Though a strategy game or wargame needs a good operating system, once it has that it can expand infinitely in all directions. Wargamers revel in any complexity which doesn’t actually impair the playability of the game, but it’s always limited by available memory. Beautiful tricks can be played with just 48K, and programmers who have all the space of a Commodore disk to rattle around in are demonstrably lazier and sloppier with their techniques: but if a programmer has any sense at all he can put a lot more units, maps, parameters and scenarios on a disk than in a little Spectrum.

We have the 128, but who’s bothered to write specifically for the 128? Even expanded versions on the reverse side of 48K game tapes seem to be going out of fashion.

The Spectrum and its software have survived against some odds, and as I’ve said before I don’t think flashier 8-bit machines like the Commodore can match the Spectrum when it comes to single-load arcade games. But the wargamer — and adventurer, indeed — has to face the fact that there are much more exciting things happening on machines with disk drives.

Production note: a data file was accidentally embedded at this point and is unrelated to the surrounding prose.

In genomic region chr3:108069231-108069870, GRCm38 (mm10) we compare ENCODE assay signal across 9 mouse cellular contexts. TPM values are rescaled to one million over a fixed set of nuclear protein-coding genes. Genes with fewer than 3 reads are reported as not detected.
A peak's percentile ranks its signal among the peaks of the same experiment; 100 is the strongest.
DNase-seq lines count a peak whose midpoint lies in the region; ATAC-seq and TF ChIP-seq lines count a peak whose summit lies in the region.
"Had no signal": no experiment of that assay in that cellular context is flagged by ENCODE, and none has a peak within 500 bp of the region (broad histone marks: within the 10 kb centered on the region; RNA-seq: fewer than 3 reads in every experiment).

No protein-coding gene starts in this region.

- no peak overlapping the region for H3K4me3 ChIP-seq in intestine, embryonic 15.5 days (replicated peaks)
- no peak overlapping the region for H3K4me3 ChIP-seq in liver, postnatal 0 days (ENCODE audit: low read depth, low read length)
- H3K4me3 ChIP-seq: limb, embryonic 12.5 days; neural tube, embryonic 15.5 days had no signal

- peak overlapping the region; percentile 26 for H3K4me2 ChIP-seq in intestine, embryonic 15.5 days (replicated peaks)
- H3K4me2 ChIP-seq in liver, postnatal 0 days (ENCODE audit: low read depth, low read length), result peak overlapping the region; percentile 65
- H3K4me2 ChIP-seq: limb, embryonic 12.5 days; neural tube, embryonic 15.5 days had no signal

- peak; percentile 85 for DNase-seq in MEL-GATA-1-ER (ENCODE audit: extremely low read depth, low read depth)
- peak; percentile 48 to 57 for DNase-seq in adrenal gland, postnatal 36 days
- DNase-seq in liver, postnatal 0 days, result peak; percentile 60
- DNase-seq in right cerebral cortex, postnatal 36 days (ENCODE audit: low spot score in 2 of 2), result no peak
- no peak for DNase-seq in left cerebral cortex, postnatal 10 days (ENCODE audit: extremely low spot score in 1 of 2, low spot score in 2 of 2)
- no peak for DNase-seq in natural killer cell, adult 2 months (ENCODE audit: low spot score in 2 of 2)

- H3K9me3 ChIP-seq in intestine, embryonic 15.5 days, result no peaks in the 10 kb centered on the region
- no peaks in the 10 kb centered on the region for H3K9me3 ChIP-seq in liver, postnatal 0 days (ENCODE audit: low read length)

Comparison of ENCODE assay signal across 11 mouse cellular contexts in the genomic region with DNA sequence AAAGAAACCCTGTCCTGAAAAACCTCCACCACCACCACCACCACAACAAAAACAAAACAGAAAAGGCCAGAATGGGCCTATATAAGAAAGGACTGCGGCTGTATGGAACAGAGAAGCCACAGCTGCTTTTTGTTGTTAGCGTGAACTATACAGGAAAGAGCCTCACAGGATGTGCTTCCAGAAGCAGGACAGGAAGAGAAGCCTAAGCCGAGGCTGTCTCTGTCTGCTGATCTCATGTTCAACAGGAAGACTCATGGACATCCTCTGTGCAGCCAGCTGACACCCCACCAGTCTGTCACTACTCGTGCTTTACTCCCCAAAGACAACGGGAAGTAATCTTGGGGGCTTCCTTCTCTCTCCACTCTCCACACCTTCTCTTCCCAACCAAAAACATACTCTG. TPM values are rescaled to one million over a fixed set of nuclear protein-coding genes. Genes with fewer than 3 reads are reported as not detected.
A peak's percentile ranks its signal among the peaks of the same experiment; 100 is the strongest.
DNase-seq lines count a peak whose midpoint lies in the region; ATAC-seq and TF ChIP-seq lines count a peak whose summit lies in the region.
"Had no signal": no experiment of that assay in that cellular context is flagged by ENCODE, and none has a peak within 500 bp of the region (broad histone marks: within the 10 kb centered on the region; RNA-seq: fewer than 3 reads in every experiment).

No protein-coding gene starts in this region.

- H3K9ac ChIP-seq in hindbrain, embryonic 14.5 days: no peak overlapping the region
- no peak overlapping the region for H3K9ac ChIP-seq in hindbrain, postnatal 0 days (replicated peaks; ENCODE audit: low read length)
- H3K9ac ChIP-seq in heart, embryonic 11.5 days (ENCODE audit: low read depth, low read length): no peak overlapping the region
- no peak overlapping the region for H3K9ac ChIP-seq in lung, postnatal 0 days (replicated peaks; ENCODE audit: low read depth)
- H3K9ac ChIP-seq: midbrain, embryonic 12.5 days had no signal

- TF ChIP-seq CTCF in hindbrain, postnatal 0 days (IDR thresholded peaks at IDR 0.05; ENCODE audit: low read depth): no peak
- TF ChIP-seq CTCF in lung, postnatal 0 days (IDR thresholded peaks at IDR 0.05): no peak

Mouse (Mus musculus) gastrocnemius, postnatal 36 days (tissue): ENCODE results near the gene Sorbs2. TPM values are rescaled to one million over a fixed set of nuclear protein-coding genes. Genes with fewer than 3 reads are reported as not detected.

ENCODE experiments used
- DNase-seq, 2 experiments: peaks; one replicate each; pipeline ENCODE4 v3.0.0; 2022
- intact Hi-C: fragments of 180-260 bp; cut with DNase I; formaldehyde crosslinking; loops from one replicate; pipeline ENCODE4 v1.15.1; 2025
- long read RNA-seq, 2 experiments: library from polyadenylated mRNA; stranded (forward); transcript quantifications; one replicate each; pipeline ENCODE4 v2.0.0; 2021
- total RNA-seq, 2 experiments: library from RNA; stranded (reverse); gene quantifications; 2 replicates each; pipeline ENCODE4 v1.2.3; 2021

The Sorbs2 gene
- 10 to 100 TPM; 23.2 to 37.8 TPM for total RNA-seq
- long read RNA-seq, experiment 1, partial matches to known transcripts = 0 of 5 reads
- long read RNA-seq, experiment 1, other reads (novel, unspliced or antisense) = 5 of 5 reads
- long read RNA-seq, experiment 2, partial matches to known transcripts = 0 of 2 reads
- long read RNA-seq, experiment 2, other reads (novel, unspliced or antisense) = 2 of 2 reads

I’m sure that the recent paucity of releases has just been a temporary lull, or the result of a couple of software houses forgetting to send review copies, and that things will pick up again in the run-up to Christmas. But that doesn’t alter the physical facts of computer nature.



The majority of my letters this month were replying to the Issue 44 letter from Robert Lines, who expressed in strong terms his moral objections to wargames. The correspondents disagreed with his views, in equally strong terms...

Dear Philippa
I, like Robert Lines, am not a ‘wargamer’. Hopefully that is where all similarities end.